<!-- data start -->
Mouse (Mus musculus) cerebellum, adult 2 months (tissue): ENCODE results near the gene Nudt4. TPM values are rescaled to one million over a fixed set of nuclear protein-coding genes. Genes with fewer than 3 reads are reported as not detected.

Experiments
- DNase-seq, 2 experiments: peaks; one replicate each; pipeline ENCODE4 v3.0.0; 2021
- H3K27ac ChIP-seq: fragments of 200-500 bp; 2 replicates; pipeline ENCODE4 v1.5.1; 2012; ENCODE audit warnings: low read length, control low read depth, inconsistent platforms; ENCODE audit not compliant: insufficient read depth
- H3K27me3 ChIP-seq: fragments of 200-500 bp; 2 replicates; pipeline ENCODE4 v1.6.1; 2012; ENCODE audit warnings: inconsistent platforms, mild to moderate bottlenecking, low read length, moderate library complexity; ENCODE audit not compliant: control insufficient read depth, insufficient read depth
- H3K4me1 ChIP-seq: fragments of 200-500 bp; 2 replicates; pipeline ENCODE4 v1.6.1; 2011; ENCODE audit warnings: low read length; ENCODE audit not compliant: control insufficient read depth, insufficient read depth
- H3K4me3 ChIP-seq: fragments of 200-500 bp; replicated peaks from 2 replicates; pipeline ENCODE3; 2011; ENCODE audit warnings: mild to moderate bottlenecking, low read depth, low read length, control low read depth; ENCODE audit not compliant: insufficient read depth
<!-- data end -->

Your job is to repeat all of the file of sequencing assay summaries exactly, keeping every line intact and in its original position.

Mouse (Mus musculus) cerebellum, adult 2 months (tissue): ENCODE results near the gene Nudt4. TPM values are rescaled to one million over a fixed set of nuclear protein-coding genes. Genes with fewer than 3 reads are reported as not detected.

Experiments
- DNase-seq, 2 experiments: peaks; one replicate each; pipeline ENCODE4 v3.0.0; 2021
- H3K27ac ChIP-seq: fragments of 200-500 bp; 2 replicates; pipeline ENCODE4 v1.5.1; 2012; ENCODE audit warnings: low read length, control low read depth, inconsistent platforms; ENCODE audit not compliant: insufficient read depth
- H3K27me3 ChIP-seq: fragments of 200-500 bp; 2 replicates; pipeline ENCODE4 v1.6.1; 2012; ENCODE audit warnings: inconsistent platforms, mild to moderate bottlenecking, low read length, moderate library complexity; ENCODE audit not compliant: control insufficient read depth, insufficient read depth
- H3K4me1 ChIP-seq: fragments of 200-500 bp; 2 replicates; pipeline ENCODE4 v1.6.1; 2011; ENCODE audit warnings: low read length; ENCODE audit not compliant: control insufficient read depth, insufficient read depth
- H3K4me3 ChIP-seq: fragments of 200-500 bp; replicated peaks from 2 replicates; pipeline ENCODE3; 2011; ENCODE audit warnings: mild to moderate bottlenecking, low read depth, low read length, control low read depth; ENCODE audit not compliant: insufficient read depth